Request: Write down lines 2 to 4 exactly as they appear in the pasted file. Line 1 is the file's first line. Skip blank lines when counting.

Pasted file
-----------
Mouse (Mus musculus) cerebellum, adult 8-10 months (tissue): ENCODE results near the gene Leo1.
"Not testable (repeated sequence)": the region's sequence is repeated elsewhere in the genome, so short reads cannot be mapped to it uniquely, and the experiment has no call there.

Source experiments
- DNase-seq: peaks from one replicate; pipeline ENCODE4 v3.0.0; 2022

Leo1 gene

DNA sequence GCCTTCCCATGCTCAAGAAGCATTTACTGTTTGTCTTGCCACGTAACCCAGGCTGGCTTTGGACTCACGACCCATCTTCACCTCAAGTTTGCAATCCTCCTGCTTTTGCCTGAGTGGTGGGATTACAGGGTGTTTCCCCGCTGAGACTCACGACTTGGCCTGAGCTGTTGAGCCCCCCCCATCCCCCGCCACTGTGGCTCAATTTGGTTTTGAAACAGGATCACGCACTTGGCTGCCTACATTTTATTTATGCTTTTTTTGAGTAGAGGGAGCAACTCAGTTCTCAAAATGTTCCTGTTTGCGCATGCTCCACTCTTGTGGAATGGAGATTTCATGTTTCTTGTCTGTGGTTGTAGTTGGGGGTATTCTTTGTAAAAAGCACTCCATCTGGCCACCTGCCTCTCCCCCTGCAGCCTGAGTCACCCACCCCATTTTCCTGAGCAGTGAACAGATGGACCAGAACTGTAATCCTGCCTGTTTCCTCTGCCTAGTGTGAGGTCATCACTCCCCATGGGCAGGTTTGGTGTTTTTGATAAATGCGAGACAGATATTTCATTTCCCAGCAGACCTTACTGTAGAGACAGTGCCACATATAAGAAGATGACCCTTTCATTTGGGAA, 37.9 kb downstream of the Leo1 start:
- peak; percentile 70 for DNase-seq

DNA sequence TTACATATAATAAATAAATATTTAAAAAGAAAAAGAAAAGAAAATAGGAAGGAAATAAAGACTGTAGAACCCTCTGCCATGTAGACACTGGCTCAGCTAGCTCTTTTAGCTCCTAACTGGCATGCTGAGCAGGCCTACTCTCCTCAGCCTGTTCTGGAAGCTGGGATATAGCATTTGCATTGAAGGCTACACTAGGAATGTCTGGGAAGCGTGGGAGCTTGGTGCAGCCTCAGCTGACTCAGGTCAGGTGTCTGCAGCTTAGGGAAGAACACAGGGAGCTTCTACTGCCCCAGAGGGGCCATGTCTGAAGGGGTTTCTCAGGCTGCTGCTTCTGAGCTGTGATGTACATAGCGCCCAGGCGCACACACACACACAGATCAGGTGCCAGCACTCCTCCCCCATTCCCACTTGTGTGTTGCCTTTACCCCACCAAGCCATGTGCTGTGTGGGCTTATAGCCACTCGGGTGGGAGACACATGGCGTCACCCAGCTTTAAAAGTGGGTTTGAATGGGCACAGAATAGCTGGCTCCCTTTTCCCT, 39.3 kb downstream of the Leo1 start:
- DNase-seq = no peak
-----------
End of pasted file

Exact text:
"Not testable (repeated sequence)": the region's sequence is repeated elsewhere in the genome, so short reads cannot be mapped to it uniquely, and the experiment has no call there.

Source experiments
- DNase-seq: peaks from one replicate; pipeline ENCODE4 v3.0.0; 2022